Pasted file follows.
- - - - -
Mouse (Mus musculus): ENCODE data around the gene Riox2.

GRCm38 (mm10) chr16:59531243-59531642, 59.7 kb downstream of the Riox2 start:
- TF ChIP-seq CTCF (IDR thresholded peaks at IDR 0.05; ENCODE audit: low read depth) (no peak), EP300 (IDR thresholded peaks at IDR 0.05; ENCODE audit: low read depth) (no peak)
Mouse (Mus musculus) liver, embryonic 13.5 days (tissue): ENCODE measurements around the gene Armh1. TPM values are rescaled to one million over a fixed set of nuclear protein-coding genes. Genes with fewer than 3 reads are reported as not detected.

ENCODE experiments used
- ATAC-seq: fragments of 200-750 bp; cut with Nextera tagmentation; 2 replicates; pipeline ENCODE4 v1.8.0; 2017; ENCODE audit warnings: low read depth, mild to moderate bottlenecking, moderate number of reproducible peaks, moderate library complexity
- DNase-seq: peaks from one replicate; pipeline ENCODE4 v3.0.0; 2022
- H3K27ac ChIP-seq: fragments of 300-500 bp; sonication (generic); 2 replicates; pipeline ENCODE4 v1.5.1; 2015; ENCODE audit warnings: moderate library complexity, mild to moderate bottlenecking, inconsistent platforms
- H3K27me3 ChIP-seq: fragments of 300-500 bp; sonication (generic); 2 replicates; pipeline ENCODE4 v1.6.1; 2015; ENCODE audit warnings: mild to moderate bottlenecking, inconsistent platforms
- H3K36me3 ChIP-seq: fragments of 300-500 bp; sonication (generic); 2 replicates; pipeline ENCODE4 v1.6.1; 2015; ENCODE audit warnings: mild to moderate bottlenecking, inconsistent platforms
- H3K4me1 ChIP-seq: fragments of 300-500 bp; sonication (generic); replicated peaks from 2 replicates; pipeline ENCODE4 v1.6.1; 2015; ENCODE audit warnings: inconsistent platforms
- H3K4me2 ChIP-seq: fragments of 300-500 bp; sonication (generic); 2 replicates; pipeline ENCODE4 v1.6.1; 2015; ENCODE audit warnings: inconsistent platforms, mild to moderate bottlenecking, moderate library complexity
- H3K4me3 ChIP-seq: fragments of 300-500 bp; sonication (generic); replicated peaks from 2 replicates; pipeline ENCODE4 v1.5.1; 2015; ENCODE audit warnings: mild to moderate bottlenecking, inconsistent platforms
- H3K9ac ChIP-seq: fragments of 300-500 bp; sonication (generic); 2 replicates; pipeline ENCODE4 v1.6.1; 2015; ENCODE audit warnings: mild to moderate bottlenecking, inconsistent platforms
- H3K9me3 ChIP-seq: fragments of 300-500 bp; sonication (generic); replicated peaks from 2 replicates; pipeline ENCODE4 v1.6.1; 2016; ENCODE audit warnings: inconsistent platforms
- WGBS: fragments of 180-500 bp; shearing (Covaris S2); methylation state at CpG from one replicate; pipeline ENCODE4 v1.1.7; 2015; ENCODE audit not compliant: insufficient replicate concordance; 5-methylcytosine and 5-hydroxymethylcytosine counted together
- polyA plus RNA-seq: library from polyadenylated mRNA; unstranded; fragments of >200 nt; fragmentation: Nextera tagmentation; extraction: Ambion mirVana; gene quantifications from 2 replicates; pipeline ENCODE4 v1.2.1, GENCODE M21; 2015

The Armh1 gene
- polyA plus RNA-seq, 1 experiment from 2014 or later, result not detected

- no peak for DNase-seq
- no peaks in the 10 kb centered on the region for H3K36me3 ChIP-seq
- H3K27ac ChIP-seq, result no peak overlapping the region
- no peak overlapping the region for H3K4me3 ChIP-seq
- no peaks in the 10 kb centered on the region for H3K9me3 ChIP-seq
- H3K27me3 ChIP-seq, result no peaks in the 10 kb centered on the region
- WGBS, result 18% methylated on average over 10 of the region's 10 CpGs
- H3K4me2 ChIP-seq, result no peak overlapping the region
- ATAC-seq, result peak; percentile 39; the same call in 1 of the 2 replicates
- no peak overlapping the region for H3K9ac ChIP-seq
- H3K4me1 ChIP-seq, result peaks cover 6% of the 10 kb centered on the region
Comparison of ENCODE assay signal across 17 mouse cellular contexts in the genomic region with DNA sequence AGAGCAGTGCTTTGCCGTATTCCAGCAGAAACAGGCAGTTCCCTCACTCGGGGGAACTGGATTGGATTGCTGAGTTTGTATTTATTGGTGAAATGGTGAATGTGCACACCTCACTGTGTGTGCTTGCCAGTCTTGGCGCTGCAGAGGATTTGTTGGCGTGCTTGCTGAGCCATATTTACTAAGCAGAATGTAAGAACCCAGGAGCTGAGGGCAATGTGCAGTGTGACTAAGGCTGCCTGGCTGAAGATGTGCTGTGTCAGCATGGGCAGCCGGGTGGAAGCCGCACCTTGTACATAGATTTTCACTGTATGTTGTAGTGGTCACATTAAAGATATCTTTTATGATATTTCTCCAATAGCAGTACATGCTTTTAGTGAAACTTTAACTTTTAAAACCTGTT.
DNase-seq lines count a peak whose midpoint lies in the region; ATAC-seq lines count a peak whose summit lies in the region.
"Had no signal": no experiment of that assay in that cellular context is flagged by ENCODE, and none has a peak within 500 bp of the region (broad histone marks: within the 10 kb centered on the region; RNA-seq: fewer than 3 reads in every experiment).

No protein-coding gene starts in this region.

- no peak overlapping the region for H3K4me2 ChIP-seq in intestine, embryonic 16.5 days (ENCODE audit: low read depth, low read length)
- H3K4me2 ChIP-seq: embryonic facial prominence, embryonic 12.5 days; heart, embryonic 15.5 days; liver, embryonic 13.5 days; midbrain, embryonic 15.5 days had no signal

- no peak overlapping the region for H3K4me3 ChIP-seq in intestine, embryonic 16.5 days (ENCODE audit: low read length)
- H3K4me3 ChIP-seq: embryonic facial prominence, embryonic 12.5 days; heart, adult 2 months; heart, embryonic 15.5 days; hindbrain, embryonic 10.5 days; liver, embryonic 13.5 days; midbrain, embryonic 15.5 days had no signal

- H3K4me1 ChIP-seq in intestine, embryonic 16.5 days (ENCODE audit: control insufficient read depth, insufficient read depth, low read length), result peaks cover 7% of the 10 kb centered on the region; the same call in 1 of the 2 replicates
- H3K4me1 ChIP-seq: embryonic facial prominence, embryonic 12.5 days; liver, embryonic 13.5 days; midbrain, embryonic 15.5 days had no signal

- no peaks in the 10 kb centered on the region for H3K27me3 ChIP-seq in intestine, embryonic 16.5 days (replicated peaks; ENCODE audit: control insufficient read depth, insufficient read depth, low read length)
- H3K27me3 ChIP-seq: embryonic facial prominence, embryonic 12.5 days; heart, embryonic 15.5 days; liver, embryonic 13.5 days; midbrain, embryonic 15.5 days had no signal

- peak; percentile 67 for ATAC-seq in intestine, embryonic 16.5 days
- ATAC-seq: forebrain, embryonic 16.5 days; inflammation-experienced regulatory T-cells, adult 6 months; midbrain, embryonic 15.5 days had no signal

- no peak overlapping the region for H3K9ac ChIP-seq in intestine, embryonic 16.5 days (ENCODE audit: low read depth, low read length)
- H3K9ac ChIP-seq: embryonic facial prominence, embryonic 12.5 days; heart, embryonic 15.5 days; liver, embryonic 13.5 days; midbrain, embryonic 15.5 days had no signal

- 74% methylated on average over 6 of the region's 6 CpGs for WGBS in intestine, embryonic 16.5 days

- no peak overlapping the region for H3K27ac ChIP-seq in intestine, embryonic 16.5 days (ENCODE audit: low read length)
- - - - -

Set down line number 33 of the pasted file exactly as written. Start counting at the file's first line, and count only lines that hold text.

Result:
"Had no signal": no experiment of that assay in that cellular context is flagged by ENCODE, and none has a peak within 500 bp of the region (broad histone marks: within the 10 kb centered on the region; RNA-seq: fewer than 3 reads in every experiment).